moving to a CMOS manufacturing process?
(*) project is a CGA compatibility testing program; you can grab it from
Jim Leonard (trixter at oldskool.org) http://www.oldskool.org/
Help our electronic games project: http://www.mobygames.com/
Or check out some trippy MindCandy at http://www.mindcandydvd.com/
A child borne of the home computer wars: http://trixter.wordpress.com/
Hi! What are acceptable voltage supply ranges for an S-100 power supply? I
am assuming 115VAC input. My intended application is a small home brew
I have seen the S-100 voltage rails vary but I believe +15VDC, -15VDC, and
+9VDC would be sufficient. Herb's S-100 page lists the voltages as +18VDC,
-16VDC, and +8VDC but I have seen other voltages used.
Thanks and have a nice day!
The Arlington Museum of Information Technology (AMIT) is sponsoring the first annual Vintage
Computer Fair Light - South to be held in conjunction with The 15th annual Antique Science &
Retro-Tech Show And Swap Meet. The combined event will be held Saturday, March 14, 2009 at the
Ramada Hotel, Irving, Texas, 4440 W. Airport Freeway. from 10:00 am to 4:00 pm. Admission is $5.
AMIT Director Gil Carrick said that this combined event should attract many visitors who are
interested in displaying their vintage computing artifacts or in buying, selling, swapping or just
seeing these artifacts. Vintage Computer Fairs have been held in other parts of the country, but
this will be the first one in the South. Since this is the first of these events in the region, it
will not feature any speakers and will only last one day - hence the term "lite."
Antique Science & Retro-Tech Show And Swap Meet organizer Skip Solberg said that for a decade and a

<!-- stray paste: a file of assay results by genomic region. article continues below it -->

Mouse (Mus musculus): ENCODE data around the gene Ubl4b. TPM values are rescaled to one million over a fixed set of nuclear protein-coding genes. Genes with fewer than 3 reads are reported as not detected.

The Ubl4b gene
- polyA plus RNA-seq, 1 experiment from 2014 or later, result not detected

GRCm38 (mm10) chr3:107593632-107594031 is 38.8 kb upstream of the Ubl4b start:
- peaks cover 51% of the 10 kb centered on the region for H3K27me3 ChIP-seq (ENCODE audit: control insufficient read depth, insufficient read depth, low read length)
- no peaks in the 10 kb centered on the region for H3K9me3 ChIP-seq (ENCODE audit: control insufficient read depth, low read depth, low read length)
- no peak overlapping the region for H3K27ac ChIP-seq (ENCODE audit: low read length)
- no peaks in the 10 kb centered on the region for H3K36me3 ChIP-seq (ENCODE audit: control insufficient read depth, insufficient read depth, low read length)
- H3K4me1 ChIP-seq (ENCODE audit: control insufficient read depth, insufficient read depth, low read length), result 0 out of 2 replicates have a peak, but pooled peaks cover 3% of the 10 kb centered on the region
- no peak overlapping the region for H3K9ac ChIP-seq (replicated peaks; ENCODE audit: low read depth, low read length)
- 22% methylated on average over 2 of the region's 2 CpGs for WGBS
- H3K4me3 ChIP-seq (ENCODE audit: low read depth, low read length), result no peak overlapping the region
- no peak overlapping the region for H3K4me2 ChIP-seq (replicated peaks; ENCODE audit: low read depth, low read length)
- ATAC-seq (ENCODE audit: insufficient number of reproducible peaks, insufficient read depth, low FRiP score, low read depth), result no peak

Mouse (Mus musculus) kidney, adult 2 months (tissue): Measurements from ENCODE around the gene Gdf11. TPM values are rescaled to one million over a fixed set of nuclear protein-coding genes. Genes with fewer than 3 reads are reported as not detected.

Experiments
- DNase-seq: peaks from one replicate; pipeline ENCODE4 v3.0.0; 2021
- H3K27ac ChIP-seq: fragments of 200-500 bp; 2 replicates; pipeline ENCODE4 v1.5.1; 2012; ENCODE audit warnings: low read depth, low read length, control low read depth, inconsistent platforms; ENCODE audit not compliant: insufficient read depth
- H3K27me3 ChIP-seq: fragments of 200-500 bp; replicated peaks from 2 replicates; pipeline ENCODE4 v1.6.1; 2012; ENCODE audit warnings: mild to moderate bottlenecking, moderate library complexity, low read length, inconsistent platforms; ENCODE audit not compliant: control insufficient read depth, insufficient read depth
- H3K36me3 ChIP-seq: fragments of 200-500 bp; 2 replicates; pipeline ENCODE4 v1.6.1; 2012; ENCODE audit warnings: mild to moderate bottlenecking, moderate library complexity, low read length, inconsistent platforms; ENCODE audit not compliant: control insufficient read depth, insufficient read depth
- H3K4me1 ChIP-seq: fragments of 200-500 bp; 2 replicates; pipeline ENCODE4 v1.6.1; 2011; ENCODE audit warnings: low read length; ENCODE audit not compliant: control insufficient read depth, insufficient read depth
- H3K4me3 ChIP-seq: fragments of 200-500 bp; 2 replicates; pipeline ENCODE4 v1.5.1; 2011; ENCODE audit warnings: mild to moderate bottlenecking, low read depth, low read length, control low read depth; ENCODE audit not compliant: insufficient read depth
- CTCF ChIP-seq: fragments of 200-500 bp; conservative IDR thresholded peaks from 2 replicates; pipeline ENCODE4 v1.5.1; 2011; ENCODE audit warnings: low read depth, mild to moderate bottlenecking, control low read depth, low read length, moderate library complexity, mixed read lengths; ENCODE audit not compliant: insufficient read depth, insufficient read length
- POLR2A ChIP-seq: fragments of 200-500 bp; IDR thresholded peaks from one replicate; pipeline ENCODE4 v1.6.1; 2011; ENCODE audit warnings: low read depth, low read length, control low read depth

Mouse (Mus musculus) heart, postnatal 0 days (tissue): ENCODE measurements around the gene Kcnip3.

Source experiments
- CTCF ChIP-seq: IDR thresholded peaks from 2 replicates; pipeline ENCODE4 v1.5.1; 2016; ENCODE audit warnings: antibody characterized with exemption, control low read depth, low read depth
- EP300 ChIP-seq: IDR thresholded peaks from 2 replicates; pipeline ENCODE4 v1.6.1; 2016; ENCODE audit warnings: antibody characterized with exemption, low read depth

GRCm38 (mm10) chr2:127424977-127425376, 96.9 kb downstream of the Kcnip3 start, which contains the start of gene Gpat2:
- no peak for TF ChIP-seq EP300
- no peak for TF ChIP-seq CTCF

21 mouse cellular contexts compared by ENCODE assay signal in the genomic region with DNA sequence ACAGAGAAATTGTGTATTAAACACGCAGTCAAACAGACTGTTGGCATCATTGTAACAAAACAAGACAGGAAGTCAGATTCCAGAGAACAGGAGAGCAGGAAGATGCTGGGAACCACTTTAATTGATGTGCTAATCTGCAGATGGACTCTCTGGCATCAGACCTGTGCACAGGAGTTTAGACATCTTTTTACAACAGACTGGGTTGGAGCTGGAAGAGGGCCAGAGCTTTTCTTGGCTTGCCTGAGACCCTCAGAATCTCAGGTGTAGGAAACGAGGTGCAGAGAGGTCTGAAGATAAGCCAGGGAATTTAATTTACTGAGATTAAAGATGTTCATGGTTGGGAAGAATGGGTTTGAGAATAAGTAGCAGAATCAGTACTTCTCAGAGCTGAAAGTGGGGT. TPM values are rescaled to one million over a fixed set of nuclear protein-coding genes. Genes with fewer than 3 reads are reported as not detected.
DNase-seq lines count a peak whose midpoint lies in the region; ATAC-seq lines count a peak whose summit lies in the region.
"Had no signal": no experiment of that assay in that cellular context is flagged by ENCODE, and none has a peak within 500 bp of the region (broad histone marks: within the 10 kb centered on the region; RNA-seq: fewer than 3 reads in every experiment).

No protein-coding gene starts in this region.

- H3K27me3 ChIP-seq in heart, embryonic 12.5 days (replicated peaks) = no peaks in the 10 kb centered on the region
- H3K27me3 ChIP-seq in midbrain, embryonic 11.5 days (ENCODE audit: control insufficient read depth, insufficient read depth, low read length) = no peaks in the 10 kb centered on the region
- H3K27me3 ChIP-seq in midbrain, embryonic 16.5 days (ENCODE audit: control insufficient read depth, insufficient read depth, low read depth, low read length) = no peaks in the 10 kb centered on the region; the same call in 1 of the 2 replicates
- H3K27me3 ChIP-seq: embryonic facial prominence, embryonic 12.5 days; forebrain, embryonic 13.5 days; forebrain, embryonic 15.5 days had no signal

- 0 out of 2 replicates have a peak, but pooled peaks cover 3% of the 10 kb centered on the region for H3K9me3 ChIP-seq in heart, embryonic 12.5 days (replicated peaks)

half the event has been a favorite spot for fans of this antique gear to show, sell and swap their
Visitors interested in displaying or selling should contact Skip Solberg at 817-467-0368 or email
solberg2 at airmail.net for pricing and availability of table space.
If you'd like more information about the Retro Tech Meet, or to talk with Skip Solberg, please call
817-467-0368, email solberg2 at airmail.net or see the web site at
If you'd like more information about the Vintage Computer Fair, or to talk with Gil Carrick, please
call 817-994-9213, email amit at tx.rr.com or see the web site at http://amit-tx.org/.
A. G. (Gil) Carrick, Director
Arlington Museum of Information Technology
1012 Portofino Drive
Arlington, TX 76012
On Thu, 26 Feb 2009 14:18:59 -0700 Mike Loewen wrote:
> On Thu, 26 Feb 2009, Gordon JC Pearce wrote:
>> Didn't someone once work out that to store a single MP3 you'd need a
>> stack of 80-column cards ten miles high?
> Assuming a 6MB MP3 file and 40 bytes per card:
> 6 * 1048576 = 6291456 bytes
> / 40 bytes per card = 157286.4 (157285) cards
> * .178mm card thickness = 27996.73 mm high
> / 25.4mm per inch = 1102.233465 inches
> / 12 = 91.85278871 (91.85) feet
> Mike Loewen mloewen at cpumagic.scol.pa.us
> Old Technology http://sturgeon.css.psu.edu/~mloewen/Oldtech/
Umm if you store binary ... that is 80 bytes per card .. 46 feet per file.
Now how many dec tapes is that?
Errr, ISTR that a standard IBM, etc. punched card was 0.0065" thick rather than the 0.007" implied by the 0.178mm, BICBW. Also, since there are 12 rows per column, the most efficient packing technique could store 120 bytes in the up to 960 "bits" (hole positions) in the card.
Using those numbers, I came up with the following:
6,291,456 bytes / 120 = 52,428.8 cards (OK, 52,429)
52,429 * 0.0065 = 340.7885 inches or about 28.4 feet per file.
What an improvement. ;) (Is anyone else bored today?)
I also seem to recall that Univac or some other computer manufacturer actually used a 90 (?) column card for even better packing density. I'll leave that improved calculation to someone who actually remembers how many columns those cards were blessed with.
My email address is csquared3 at tx dot rr dot com